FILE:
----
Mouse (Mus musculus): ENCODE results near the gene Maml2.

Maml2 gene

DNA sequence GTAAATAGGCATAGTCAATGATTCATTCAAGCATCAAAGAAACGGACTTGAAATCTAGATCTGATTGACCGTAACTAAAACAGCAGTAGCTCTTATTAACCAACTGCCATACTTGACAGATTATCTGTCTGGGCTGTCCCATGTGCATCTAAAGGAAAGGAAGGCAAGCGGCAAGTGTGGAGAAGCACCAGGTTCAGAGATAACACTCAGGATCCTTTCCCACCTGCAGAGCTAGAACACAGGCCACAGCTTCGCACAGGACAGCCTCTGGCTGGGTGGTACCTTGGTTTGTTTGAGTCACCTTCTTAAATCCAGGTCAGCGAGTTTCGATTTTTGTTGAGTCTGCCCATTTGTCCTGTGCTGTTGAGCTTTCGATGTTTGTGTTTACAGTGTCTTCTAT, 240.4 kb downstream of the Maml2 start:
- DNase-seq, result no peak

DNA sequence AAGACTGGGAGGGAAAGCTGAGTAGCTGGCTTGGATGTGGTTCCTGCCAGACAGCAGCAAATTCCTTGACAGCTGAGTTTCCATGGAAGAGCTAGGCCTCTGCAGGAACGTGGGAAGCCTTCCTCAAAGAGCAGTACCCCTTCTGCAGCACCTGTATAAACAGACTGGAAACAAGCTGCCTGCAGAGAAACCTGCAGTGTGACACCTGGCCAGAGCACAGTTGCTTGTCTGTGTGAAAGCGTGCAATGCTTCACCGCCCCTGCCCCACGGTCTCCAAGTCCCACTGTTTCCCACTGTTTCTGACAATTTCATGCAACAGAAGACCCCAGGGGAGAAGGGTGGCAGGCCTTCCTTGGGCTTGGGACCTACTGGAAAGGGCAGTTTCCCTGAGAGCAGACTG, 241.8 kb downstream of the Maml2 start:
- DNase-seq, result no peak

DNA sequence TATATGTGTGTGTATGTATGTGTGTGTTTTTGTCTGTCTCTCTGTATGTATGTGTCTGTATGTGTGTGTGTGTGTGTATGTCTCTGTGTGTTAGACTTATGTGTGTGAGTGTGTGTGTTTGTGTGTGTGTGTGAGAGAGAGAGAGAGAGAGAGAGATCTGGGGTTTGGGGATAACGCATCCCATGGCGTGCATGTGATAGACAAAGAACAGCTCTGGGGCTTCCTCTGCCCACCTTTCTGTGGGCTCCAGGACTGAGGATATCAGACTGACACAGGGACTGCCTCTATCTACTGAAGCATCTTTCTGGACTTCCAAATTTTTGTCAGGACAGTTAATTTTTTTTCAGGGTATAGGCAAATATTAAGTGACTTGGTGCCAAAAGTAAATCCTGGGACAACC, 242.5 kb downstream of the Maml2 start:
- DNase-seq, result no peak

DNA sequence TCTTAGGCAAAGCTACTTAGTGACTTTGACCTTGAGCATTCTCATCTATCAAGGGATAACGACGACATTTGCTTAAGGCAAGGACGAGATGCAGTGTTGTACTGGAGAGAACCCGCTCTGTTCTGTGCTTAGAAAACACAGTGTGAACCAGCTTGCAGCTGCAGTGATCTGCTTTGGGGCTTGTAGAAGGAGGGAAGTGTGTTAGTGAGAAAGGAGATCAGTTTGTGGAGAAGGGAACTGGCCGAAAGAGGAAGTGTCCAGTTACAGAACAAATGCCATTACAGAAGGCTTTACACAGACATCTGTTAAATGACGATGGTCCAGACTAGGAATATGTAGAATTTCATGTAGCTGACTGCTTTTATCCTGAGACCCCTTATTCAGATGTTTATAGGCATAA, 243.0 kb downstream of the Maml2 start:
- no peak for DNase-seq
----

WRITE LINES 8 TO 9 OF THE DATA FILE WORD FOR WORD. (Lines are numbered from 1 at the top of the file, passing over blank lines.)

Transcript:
- DNase-seq, result no peak

DNA sequence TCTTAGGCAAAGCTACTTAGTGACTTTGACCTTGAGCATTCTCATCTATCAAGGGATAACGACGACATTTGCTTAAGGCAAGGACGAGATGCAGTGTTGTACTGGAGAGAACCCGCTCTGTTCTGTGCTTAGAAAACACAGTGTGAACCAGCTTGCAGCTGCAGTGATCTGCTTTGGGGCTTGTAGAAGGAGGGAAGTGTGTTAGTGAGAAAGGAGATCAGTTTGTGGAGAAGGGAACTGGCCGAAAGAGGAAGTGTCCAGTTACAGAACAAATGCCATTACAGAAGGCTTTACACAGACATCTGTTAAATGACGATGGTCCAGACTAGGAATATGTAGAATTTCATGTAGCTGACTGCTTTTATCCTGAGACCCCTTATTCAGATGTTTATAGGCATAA, 243.0 kb downstream of the Maml2 start: